The Australian Institute of Marine Science (AIMS) and various scientific groups involved in the protection of the reef have submitted to the government that the Great Barrier Reef faces enormous pressures already from multiple sources related to climate change that is causing coral bleaching, cyclones, declining water quality from agricultural run offs and the outbreaks of the Crown of Thorns starfish, and that expanding coal exports in this area to overseas investors will cripple the park. In response the Queensland Resources Council argue they have to supply for a demand, and that demand is the worlds energy. They are drawn to the lucrativeness of coal and a recent article in the Sydney Morning Herald (Concerns at Barrier Reef contractor’s humanitarian , environment record, Sept 5, 2014) has said that an Indian billionaire businessman, Gautam Adani, has lavished gifts on Australian politicians while his plans are being decided. It is also reported that Gina Rinehart has interests in expanding the coal port.

If our Government has mentioned that science is significant in their decision making, why have our scientists had drastic cuts made to their budgets under the Abbot government. For instance, the Australian Institute of Marine Science has had an 8 million dollar cut to its budget, making their capacity to work on this matter, very limited.

The government has also cut 129 staff from the Environment Department, which enforces strict environmental rules on areas such as the Great Barrier Reef marine park. The Australian government has also cut 40 million from the Reef Water Quality Protection Plan, a group that look at the quality of water entering the Great Barrier Reef from catchment areas.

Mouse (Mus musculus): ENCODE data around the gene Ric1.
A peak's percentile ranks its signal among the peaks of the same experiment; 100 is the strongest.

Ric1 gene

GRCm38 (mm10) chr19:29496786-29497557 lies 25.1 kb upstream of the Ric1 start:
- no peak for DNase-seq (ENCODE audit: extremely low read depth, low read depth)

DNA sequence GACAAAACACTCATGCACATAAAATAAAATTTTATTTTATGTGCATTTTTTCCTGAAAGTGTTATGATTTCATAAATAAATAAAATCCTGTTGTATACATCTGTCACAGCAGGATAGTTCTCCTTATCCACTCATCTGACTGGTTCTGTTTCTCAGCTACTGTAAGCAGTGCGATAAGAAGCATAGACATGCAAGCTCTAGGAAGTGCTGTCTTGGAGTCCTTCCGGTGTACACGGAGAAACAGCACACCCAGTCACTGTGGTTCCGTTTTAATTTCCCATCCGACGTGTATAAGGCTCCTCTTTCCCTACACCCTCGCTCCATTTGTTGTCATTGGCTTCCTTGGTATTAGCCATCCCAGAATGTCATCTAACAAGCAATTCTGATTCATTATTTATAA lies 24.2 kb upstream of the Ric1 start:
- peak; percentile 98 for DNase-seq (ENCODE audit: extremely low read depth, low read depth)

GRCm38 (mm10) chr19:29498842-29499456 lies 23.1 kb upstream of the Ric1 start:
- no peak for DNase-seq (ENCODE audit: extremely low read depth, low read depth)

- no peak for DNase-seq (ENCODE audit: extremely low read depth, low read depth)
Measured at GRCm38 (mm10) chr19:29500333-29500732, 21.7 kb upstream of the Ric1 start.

Documents released under the freedom of information laws have uncovered that the funding cuts to the Great Barrier Reef Marine Parks Authority have put pressure on staff to become redundant, resulting in less scientific expertise. There are also suggestions of the possibility of board members with links to the mining industry. A document released by the Greens suggests a non Great Barrier Reef Marine Park Authority trained bureaucrat approved the offshore dumping.

The science of the reef is being politicized by a government accepting bribes in favour of our natural world and its future survival.

Evidence from scientists and concern from the general public about the pressure the reef is under, seems to have no significance to the State and Federal governments, the Ports and Industry groups, the mining companies and coastal developers, who have mentioned they are committed to the environment, yet are increasing their industries within it.

However, the Australian Greens are opposing the Federal and Queensland government, and have the support of not only a growing amount of people in the Queensland community, but also fishers, tourist operators, reef scientists and the UN World Heritage Committee. This renewed support has come about from a recent disaster with a Coal Seam Gas facility in the Gladstone Harbour area, where dredging and dumping from the coal facility brought sedimentation, turbidity, noise and disruption of fish habitats. The facility caused mass dolphin, turtle and dugong deaths, mutilated fish, and crippled the fishing and tourism industry. The poor management of this facility has apparently not been independently investigated and the Australian Greens have set up an inquiry into it.

I believe our government is not only irresponsible and motivated by money, but truly, insane. Our reef is a beautiful natural wonder of the world, and should not be flippantly passed off as a rubbish dump to foreign investors. Financial gain and convenience in a heritage site is a disgrace and the business of coal over an environment that is not replaceable is criminal.

 

 

Harriet Jones